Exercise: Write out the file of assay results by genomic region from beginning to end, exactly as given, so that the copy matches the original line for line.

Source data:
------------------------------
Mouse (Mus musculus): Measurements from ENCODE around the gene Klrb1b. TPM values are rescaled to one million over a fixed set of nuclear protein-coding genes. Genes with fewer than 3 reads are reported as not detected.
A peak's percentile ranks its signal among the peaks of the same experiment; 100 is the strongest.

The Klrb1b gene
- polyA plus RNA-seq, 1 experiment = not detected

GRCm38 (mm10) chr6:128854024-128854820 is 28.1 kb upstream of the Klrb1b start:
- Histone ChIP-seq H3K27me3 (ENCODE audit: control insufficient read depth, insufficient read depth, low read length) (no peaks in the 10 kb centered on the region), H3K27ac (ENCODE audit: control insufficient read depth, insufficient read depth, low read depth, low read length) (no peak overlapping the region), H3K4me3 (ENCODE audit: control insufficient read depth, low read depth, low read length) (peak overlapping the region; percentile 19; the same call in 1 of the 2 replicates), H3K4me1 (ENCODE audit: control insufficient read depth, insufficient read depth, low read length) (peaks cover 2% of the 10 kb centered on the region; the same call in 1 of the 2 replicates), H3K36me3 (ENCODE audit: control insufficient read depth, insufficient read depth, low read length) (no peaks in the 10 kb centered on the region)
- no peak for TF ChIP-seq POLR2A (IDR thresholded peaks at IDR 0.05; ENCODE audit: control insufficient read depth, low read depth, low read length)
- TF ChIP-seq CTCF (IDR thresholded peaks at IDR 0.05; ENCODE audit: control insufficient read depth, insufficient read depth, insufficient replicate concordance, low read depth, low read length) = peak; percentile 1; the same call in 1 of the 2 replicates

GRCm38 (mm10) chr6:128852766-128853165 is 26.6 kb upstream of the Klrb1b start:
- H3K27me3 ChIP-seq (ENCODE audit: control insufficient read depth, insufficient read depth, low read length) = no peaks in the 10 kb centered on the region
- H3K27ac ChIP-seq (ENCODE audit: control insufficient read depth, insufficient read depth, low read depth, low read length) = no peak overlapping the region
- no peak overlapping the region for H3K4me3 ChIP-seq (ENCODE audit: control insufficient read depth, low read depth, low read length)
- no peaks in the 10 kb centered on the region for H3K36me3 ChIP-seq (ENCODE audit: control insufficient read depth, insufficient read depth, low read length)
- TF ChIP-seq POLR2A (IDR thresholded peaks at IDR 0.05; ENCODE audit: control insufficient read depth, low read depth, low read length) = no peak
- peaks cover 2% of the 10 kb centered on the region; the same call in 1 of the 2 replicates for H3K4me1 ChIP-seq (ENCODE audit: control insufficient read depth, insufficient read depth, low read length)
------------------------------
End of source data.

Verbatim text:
Mouse (Mus musculus): Measurements from ENCODE around the gene Klrb1b. TPM values are rescaled to one million over a fixed set of nuclear protein-coding genes. Genes with fewer than 3 reads are reported as not detected.
A peak's percentile ranks its signal among the peaks of the same experiment; 100 is the strongest.

The Klrb1b gene
- polyA plus RNA-seq, 1 experiment = not detected

GRCm38 (mm10) chr6:128854024-128854820 is 28.1 kb upstream of the Klrb1b start:
- Histone ChIP-seq H3K27me3 (ENCODE audit: control insufficient read depth, insufficient read depth, low read length) (no peaks in the 10 kb centered on the region), H3K27ac (ENCODE audit: control insufficient read depth, insufficient read depth, low read depth, low read length) (no peak overlapping the region), H3K4me3 (ENCODE audit: control insufficient read depth, low read depth, low read length) (peak overlapping the region; percentile 19; the same call in 1 of the 2 replicates), H3K4me1 (ENCODE audit: control insufficient read depth, insufficient read depth, low read length) (peaks cover 2% of the 10 kb centered on the region; the same call in 1 of the 2 replicates), H3K36me3 (ENCODE audit: control insufficient read depth, insufficient read depth, low read length) (no peaks in the 10 kb centered on the region)
- no peak for TF ChIP-seq POLR2A (IDR thresholded peaks at IDR 0.05; ENCODE audit: control insufficient read depth, low read depth, low read length)
- TF ChIP-seq CTCF (IDR thresholded peaks at IDR 0.05; ENCODE audit: control insufficient read depth, insufficient read depth, insufficient replicate concordance, low read depth, low read length) = peak; percentile 1; the same call in 1 of the 2 replicates

GRCm38 (mm10) chr6:128852766-128853165 is 26.6 kb upstream of the Klrb1b start:
- H3K27me3 ChIP-seq (ENCODE audit: control insufficient read depth, insufficient read depth, low read length) = no peaks in the 10 kb centered on the region
- H3K27ac ChIP-seq (ENCODE audit: control insufficient read depth, insufficient read depth, low read depth, low read length) = no peak overlapping the region
- no peak overlapping the region for H3K4me3 ChIP-seq (ENCODE audit: control insufficient read depth, low read depth, low read length)
- no peaks in the 10 kb centered on the region for H3K36me3 ChIP-seq (ENCODE audit: control insufficient read depth, insufficient read depth, low read length)
- TF ChIP-seq POLR2A (IDR thresholded peaks at IDR 0.05; ENCODE audit: control insufficient read depth, low read depth, low read length) = no peak
- peaks cover 2% of the 10 kb centered on the region; the same call in 1 of the 2 replicates for H3K4me1 ChIP-seq (ENCODE audit: control insufficient read depth, insufficient read depth, low read length)